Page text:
A major factor hindering infrastructure implementation and delivery is the absence of good governance, according to the 130 delegates from 27 countries who came together for the first Regional Roundtable on Infrastructure Governance in Cape Town in November.
There’s no denying infrastructure is crucial to Africa’s growth prospects. Nor can one ignore the ever-growing need for infrastructure on the continent—in Sub-Saharan Africa, only 35% of the population has access to electricity, and 23% still lack access to safe water and sanitation. Despite an estimated shortfall of nearly $100 billion in infrastructure investment in Africa, lack of financing is not the biggest problem.
The landmark Roundtable brought together representatives from African governments, the global private sector, multilateral and international organizations, civil society organizations and other development partners, for a discussion on the challenges and practical solutions to the governance impeding successful infrastructure delivery in Africa.
Photo: VahanN / Shutterstock.com
Downtown Yerevan. Gusty winds, frosty air. Inside a hotel in the town square, cocktails and canapés, speeches and signatures. On this evening in November 2016, representatives of the State Committee for Water Economy (the Armenian water authority) and Veolia (a large international water operator) gathered to celebrate the signing of a new partnership: a 15-year national lease to provide water and wastewater services for the whole country. The lease began in January 2017, thus marking the start of a “second generation” of water PPPs in Armenia. Solid gains had already been made under the “first generation” between 2000 and 2016. At this crucial juncture, a World Bank study reviewed Armenia’s experience so far and analyzed the way forward under the new national lease.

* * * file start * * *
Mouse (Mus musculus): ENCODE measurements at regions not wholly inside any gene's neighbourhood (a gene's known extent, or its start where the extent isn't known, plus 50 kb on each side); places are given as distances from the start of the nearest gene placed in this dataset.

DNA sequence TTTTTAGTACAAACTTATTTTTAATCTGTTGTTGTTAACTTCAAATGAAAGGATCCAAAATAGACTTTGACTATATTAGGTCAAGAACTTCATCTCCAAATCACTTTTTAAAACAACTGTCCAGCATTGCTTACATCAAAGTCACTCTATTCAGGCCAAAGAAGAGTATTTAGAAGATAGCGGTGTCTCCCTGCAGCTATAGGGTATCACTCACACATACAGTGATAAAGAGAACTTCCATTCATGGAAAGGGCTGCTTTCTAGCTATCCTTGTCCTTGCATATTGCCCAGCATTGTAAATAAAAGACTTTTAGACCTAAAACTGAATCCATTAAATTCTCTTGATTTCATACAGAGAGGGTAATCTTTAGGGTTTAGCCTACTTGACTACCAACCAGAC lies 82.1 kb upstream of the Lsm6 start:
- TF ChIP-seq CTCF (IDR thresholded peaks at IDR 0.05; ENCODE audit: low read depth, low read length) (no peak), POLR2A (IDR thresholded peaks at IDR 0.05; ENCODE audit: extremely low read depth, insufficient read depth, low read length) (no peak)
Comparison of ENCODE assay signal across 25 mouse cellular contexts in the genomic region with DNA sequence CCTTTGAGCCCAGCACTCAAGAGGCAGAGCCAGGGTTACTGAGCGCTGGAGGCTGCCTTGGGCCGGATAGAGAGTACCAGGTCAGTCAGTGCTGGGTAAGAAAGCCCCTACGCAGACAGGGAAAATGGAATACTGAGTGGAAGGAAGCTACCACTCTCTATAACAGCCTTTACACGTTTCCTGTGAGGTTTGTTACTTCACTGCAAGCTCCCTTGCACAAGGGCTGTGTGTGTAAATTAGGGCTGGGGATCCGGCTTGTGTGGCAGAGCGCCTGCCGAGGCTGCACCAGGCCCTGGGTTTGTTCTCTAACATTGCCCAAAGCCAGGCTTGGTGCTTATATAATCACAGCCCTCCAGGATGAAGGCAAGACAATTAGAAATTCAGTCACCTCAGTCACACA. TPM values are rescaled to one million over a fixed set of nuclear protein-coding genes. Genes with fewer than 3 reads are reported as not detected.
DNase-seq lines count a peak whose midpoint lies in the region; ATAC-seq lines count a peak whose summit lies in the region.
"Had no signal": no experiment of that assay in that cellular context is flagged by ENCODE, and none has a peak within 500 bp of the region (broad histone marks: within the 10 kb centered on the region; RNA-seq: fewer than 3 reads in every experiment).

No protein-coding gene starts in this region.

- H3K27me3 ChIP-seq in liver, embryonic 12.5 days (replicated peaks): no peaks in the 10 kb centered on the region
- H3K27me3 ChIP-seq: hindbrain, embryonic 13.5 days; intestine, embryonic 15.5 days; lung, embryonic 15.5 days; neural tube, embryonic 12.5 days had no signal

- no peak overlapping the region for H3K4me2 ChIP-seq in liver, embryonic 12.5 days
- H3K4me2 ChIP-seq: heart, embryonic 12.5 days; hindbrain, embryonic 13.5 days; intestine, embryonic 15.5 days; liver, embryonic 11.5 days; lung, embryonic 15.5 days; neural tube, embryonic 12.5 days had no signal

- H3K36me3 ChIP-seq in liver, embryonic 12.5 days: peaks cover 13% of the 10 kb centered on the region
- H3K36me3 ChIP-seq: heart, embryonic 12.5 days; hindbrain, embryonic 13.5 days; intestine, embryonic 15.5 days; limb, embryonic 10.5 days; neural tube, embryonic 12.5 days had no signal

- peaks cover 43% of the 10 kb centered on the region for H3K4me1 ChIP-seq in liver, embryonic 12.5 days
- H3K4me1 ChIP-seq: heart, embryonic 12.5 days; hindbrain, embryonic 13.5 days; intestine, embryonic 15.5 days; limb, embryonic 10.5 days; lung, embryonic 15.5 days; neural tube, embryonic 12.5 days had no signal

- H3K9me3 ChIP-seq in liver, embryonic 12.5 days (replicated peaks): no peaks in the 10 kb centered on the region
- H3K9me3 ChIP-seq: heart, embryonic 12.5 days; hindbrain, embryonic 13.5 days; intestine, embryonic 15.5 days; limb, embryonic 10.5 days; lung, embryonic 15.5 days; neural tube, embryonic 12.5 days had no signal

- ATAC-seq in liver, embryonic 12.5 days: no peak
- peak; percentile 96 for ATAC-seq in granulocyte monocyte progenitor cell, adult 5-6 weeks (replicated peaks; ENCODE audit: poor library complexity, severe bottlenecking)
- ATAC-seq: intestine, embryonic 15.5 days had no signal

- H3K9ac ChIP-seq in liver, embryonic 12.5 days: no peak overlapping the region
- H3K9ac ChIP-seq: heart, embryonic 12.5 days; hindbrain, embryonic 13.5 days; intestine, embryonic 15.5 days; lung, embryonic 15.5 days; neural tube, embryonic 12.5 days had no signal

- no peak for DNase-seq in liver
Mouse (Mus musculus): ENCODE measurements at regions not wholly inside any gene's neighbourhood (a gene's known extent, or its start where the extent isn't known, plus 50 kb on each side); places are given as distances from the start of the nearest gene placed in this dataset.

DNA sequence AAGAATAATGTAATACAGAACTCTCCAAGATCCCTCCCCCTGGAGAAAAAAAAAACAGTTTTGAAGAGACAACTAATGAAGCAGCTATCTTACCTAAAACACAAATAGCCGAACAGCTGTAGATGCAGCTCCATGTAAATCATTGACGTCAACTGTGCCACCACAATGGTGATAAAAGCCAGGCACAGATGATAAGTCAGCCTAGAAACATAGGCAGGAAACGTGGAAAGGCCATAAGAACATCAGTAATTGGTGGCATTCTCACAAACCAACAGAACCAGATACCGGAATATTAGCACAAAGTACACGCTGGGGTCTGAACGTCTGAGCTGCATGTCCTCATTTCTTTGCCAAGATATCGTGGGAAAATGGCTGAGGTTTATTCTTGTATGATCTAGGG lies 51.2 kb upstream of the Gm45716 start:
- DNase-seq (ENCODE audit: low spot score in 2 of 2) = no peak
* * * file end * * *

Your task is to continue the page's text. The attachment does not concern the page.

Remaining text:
Photo: DFID | Flickr Creative Commons
Health is one of the United Nation’s Sustainable Development Goals (SDGs). However, it is not feasible for any country, rich or poor, to provide its entire population with all needed health services. Accordingly, the private sector has an important role to play in closing the healthcare gap, as it contributes financial resources, innovation, and expertise.
The managed equipment services (MES) arrangement, used in Kenya, is one way to do this. MES is a business model emerging in Kenya’s healthcare system involving partnerships between the private sector and public healthcare providers that offers solutions to some of the challenges posed by the dynamic healthcare industry.